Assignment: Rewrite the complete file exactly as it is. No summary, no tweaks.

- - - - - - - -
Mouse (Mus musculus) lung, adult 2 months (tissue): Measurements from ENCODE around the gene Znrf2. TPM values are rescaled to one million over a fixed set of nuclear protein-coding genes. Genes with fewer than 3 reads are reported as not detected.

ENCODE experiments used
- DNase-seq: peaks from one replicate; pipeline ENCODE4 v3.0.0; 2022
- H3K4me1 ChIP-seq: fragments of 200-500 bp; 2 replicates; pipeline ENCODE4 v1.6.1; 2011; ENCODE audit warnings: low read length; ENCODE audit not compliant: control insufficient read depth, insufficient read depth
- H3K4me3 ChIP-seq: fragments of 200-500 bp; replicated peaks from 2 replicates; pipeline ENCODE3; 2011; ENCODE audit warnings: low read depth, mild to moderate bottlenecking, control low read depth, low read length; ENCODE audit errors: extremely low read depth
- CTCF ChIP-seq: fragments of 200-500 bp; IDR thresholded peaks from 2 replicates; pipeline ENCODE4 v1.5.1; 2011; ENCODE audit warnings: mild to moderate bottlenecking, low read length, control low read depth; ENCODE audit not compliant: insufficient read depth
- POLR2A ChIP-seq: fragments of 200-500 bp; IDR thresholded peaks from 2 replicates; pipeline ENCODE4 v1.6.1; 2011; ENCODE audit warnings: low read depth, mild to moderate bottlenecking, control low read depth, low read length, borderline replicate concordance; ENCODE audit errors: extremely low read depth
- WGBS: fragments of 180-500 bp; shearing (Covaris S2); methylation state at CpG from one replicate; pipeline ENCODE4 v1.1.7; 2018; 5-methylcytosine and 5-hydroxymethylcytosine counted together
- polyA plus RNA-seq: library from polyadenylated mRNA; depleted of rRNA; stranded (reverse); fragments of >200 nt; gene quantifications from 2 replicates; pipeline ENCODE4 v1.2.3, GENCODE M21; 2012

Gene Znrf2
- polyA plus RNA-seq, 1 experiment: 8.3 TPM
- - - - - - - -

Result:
Mouse (Mus musculus) lung, adult 2 months (tissue): Measurements from ENCODE around the gene Znrf2. TPM values are rescaled to one million over a fixed set of nuclear protein-coding genes. Genes with fewer than 3 reads are reported as not detected.

ENCODE experiments used
- DNase-seq: peaks from one replicate; pipeline ENCODE4 v3.0.0; 2022
- H3K4me1 ChIP-seq: fragments of 200-500 bp; 2 replicates; pipeline ENCODE4 v1.6.1; 2011; ENCODE audit warnings: low read length; ENCODE audit not compliant: control insufficient read depth, insufficient read depth
- H3K4me3 ChIP-seq: fragments of 200-500 bp; replicated peaks from 2 replicates; pipeline ENCODE3; 2011; ENCODE audit warnings: low read depth, mild to moderate bottlenecking, control low read depth, low read length; ENCODE audit errors: extremely low read depth
- CTCF ChIP-seq: fragments of 200-500 bp; IDR thresholded peaks from 2 replicates; pipeline ENCODE4 v1.5.1; 2011; ENCODE audit warnings: mild to moderate bottlenecking, low read length, control low read depth; ENCODE audit not compliant: insufficient read depth
- POLR2A ChIP-seq: fragments of 200-500 bp; IDR thresholded peaks from 2 replicates; pipeline ENCODE4 v1.6.1; 2011; ENCODE audit warnings: low read depth, mild to moderate bottlenecking, control low read depth, low read length, borderline replicate concordance; ENCODE audit errors: extremely low read depth
- WGBS: fragments of 180-500 bp; shearing (Covaris S2); methylation state at CpG from one replicate; pipeline ENCODE4 v1.1.7; 2018; 5-methylcytosine and 5-hydroxymethylcytosine counted together
- polyA plus RNA-seq: library from polyadenylated mRNA; depleted of rRNA; stranded (reverse); fragments of >200 nt; gene quantifications from 2 replicates; pipeline ENCODE4 v1.2.3, GENCODE M21; 2012

Gene Znrf2
- polyA plus RNA-seq, 1 experiment: 8.3 TPM